- AGE AND LEVEL OF PERFORMANCE. One of the main objectives of a training program designed for juniors or beginners is the development of a solid anatomical and physiological foundation. Without such an approach consistent improvement will certainly be less likely, Therefore, as far as strength training is concerned, the coach should select many exercises (9-12) which are addressed to the main muscle groups of the body. The duration of such a program may be up to 2-3 years, depending on the age of the athlete and the expected age of high performance (table 3). Considering the above circumstances one of the coach’s high attributes is patience.Training programs designed for advanced or elite class athletes should follow a completely different approach. For such athletes a main objective of training is the elevation of performance to the highest possible levels. Strength training has its own rote in accomplishing such an objective. Therefore a strength program for elite class athletes (especially during the competitive phase) has to be very specific, directed precisely to the prime movers, and containing only a few exercises (3-6).
- NEEDS OF THE SPORT. Exercises selected for strength training, especially for elite class athletes, ought to be selected to meet the specific needs of the sport. Thus, an elite class high jumper may perform only 3-4 exercises, while a wrestler has to elevate the number up to 5-8 so that all prime movers are adequately strengthened.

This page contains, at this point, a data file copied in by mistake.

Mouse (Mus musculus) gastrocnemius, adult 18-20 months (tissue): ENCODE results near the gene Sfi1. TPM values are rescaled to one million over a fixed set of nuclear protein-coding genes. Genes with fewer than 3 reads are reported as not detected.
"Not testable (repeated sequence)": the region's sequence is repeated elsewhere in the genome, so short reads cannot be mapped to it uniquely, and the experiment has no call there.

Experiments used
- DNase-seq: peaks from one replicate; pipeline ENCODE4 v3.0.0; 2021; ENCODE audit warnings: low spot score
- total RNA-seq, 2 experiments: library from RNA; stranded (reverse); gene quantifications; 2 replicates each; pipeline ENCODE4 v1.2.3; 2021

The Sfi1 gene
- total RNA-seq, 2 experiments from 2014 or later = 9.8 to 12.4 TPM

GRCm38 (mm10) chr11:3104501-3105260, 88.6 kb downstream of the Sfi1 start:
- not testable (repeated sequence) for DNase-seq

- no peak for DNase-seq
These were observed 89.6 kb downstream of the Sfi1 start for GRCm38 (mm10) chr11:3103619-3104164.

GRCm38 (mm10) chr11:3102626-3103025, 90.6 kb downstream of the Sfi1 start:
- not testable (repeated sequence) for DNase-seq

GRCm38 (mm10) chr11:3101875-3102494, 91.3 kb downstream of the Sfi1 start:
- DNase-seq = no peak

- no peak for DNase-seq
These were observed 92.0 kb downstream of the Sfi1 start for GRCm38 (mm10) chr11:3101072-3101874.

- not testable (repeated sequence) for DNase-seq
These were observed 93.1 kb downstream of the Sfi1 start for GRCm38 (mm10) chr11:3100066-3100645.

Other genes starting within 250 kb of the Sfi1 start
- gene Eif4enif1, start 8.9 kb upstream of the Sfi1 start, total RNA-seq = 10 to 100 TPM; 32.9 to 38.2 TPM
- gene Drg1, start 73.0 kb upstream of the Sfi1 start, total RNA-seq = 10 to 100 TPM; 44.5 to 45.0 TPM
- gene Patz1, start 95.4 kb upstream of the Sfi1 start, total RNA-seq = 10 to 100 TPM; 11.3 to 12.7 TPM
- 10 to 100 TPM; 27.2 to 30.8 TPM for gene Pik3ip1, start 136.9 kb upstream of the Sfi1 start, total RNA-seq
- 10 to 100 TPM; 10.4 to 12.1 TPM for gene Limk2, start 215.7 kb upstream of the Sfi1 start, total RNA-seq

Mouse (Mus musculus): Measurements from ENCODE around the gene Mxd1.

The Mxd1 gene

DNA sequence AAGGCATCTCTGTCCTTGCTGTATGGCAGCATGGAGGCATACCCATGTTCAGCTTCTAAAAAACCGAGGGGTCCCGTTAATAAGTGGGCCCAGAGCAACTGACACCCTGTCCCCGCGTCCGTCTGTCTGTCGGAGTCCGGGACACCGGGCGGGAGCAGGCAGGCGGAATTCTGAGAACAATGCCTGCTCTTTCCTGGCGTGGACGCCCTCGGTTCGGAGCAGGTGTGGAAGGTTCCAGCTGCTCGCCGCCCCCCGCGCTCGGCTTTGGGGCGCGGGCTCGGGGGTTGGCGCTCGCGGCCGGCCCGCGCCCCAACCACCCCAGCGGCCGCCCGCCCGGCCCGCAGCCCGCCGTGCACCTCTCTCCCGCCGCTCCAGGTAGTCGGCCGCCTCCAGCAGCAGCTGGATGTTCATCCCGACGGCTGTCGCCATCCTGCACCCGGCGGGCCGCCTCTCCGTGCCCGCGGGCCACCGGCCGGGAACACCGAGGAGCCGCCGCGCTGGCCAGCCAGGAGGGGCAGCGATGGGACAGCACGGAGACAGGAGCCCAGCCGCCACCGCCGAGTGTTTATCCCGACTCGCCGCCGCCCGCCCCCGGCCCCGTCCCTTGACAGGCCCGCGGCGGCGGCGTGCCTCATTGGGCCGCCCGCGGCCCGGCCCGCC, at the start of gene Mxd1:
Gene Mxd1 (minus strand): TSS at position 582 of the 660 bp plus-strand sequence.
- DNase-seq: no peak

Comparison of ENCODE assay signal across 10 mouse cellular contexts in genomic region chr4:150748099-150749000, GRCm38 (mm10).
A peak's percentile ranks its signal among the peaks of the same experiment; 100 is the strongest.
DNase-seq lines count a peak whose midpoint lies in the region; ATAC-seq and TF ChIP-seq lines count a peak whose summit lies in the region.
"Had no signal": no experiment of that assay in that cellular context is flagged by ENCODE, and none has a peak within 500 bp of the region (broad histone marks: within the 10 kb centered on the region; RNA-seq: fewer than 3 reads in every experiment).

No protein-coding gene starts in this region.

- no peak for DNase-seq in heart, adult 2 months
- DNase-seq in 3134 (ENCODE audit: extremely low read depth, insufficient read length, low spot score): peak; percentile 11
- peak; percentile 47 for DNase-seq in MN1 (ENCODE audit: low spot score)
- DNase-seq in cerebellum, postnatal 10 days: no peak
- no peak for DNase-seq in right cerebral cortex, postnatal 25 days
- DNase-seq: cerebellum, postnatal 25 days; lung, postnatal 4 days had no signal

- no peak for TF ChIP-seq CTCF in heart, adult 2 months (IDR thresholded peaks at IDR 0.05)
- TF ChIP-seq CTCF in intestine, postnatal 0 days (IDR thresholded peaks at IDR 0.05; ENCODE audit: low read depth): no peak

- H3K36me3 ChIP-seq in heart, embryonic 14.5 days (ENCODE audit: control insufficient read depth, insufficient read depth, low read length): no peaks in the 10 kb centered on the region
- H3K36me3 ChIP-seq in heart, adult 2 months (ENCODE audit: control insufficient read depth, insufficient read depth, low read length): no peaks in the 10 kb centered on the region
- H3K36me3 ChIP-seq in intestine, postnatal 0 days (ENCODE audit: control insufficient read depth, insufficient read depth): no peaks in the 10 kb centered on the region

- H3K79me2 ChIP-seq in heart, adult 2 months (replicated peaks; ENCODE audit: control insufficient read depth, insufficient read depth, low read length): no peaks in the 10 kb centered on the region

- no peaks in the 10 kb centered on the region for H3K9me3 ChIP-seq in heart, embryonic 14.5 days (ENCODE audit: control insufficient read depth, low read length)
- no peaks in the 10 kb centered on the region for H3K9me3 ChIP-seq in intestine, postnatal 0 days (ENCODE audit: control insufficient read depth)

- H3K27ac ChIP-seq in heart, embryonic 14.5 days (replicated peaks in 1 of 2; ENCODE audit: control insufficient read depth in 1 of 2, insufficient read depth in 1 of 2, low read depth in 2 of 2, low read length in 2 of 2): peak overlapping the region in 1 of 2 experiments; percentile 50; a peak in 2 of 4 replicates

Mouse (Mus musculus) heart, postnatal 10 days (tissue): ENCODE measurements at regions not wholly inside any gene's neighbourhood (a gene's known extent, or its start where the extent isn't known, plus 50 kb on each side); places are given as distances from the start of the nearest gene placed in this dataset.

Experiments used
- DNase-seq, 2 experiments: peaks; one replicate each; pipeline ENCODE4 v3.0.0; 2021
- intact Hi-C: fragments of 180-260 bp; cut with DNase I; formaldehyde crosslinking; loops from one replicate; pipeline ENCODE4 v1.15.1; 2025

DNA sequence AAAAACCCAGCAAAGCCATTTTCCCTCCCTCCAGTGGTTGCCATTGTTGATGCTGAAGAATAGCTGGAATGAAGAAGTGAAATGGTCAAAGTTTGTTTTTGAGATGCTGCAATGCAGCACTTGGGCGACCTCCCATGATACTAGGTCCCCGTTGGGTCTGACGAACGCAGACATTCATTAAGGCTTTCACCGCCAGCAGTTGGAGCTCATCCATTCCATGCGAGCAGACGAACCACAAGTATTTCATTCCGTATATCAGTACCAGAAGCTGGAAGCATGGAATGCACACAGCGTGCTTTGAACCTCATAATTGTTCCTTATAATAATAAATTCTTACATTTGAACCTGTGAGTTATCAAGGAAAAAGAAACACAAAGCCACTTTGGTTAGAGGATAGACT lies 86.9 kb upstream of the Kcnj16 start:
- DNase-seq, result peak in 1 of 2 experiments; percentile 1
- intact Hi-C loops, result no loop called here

- PHASE OF TRAINING. During the commencement of the preparatory phase a general strength training program is desired. Following the transition phase the coach starts a new annual plan the beginning of which ought to be designed to build the foundation of training to come. Since such a program has to involve most muscle groups, the number of exercises for strength training during the early preparatory phase has to be high (9-12) regardless of the specifics of the sport. As the program progresses the number of exercises is reduced, concluding with the competitive phase when only the very specific, essential exercises are performed.
The succession of strength training exercises in a training lesson
Strength training exercises were found to be more effective when they follow exercises aimed at developing speed (Baroga, 1978). Apparently powerful stimuli, like those applied during speed training, seem to arouse the athlete’s body and CNS for strength development. Often, this concept is applied by weight lifters from Eastern Europe, although in niost cases strength training programs begin with exercises aimed at developing strength.